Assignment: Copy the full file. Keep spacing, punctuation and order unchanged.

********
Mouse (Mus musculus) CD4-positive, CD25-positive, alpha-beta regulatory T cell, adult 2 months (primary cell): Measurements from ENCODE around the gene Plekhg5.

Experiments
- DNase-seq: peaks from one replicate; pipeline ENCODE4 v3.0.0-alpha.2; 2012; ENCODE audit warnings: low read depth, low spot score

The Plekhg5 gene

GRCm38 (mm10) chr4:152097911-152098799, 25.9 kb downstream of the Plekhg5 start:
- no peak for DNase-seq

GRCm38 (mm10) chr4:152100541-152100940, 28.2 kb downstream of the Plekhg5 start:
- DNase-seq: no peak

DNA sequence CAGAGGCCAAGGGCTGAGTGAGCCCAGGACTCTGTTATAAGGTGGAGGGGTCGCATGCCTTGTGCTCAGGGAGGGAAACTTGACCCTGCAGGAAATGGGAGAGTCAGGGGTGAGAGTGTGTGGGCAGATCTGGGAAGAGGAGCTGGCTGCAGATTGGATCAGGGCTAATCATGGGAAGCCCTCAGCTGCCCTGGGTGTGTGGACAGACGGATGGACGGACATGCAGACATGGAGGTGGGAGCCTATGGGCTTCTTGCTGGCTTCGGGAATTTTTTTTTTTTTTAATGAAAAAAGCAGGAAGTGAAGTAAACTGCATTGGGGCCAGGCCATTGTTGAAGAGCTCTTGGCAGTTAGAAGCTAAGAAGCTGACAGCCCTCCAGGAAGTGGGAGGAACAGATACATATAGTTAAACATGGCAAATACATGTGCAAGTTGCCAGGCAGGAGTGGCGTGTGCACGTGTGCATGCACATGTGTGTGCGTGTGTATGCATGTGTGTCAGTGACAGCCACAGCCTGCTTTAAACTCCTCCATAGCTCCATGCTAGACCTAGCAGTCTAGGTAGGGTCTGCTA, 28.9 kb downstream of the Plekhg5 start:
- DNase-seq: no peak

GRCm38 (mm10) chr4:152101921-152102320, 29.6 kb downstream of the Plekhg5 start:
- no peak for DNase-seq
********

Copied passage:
Mouse (Mus musculus) CD4-positive, CD25-positive, alpha-beta regulatory T cell, adult 2 months (primary cell): Measurements from ENCODE around the gene Plekhg5.

Experiments
- DNase-seq: peaks from one replicate; pipeline ENCODE4 v3.0.0-alpha.2; 2012; ENCODE audit warnings: low read depth, low spot score

The Plekhg5 gene

GRCm38 (mm10) chr4:152097911-152098799, 25.9 kb downstream of the Plekhg5 start:
- no peak for DNase-seq

GRCm38 (mm10) chr4:152100541-152100940, 28.2 kb downstream of the Plekhg5 start:
- DNase-seq: no peak

DNA sequence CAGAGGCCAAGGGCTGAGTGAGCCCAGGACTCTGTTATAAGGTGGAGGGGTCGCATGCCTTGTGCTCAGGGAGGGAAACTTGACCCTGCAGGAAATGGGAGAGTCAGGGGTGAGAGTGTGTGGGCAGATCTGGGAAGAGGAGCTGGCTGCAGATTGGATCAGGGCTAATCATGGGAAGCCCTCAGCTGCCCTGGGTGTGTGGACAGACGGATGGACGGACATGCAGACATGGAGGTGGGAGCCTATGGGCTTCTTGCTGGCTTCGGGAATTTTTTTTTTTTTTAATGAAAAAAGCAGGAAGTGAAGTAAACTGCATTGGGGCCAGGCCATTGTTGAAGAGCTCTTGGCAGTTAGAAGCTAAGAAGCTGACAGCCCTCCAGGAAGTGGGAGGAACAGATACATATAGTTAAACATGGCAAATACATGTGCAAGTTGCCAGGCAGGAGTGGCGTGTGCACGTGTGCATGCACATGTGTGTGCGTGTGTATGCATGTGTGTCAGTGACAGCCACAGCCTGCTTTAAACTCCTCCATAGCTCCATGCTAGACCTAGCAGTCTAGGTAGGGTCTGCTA, 28.9 kb downstream of the Plekhg5 start:
- DNase-seq: no peak

GRCm38 (mm10) chr4:152101921-152102320, 29.6 kb downstream of the Plekhg5 start:
- no peak for DNase-seq